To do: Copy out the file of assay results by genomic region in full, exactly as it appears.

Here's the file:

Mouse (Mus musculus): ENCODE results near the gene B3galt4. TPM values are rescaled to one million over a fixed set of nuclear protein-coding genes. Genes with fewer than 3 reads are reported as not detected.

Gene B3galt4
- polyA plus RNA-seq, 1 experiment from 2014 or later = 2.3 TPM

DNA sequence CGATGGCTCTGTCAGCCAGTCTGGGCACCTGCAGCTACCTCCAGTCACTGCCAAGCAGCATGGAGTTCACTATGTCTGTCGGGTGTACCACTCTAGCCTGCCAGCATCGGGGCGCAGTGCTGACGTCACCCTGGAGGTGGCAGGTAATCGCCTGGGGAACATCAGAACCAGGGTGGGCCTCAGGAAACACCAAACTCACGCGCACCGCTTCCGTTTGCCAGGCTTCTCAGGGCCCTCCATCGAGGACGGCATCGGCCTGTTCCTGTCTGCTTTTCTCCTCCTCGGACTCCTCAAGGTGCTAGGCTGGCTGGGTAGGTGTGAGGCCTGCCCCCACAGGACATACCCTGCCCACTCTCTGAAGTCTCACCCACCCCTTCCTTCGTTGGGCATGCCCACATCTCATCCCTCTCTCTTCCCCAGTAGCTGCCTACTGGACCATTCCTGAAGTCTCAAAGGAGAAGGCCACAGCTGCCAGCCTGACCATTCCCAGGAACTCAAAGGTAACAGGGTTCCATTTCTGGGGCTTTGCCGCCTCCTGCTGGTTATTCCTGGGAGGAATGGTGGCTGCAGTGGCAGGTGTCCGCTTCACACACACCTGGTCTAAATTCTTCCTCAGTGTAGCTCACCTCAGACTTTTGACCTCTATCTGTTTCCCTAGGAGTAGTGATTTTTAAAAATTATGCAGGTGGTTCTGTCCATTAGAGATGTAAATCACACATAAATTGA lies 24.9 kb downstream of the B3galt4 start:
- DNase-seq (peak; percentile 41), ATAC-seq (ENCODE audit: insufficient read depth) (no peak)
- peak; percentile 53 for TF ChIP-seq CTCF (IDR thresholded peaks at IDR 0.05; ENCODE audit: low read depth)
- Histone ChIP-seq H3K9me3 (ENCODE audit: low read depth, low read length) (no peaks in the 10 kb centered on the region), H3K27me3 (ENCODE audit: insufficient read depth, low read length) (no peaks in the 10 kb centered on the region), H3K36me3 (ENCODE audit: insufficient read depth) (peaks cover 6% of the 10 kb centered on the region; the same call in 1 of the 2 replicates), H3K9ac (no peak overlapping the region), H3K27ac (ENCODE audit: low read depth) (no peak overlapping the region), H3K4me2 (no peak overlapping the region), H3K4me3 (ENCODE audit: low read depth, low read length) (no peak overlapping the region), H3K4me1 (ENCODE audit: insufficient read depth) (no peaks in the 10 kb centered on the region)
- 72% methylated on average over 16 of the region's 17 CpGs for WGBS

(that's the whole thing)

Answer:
Mouse (Mus musculus): ENCODE results near the gene B3galt4. TPM values are rescaled to one million over a fixed set of nuclear protein-coding genes. Genes with fewer than 3 reads are reported as not detected.

Gene B3galt4
- polyA plus RNA-seq, 1 experiment from 2014 or later = 2.3 TPM

DNA sequence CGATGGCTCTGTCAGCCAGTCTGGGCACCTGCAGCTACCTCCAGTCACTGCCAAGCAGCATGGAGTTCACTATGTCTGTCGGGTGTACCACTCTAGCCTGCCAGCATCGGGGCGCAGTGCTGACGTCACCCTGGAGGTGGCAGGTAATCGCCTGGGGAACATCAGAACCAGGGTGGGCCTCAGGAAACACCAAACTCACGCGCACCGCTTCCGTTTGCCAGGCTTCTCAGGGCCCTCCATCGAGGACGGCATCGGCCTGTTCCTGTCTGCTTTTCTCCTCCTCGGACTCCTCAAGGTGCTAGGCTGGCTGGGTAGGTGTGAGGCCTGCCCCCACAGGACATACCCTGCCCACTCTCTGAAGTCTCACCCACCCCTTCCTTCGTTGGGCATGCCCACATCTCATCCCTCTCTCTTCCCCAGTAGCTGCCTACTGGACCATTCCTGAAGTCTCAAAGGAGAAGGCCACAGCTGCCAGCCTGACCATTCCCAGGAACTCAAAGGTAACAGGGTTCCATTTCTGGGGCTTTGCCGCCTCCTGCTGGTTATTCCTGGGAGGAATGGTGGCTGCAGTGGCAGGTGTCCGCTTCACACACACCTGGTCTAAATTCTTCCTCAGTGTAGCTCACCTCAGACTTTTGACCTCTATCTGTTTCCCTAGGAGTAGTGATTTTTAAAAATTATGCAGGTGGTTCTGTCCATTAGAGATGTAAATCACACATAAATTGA lies 24.9 kb downstream of the B3galt4 start:
- DNase-seq (peak; percentile 41), ATAC-seq (ENCODE audit: insufficient read depth) (no peak)
- peak; percentile 53 for TF ChIP-seq CTCF (IDR thresholded peaks at IDR 0.05; ENCODE audit: low read depth)
- Histone ChIP-seq H3K9me3 (ENCODE audit: low read depth, low read length) (no peaks in the 10 kb centered on the region), H3K27me3 (ENCODE audit: insufficient read depth, low read length) (no peaks in the 10 kb centered on the region), H3K36me3 (ENCODE audit: insufficient read depth) (peaks cover 6% of the 10 kb centered on the region; the same call in 1 of the 2 replicates), H3K9ac (no peak overlapping the region), H3K27ac (ENCODE audit: low read depth) (no peak overlapping the region), H3K4me2 (no peak overlapping the region), H3K4me3 (ENCODE audit: low read depth, low read length) (no peak overlapping the region), H3K4me1 (ENCODE audit: insufficient read depth) (no peaks in the 10 kb centered on the region)
- 72% methylated on average over 16 of the region's 17 CpGs for WGBS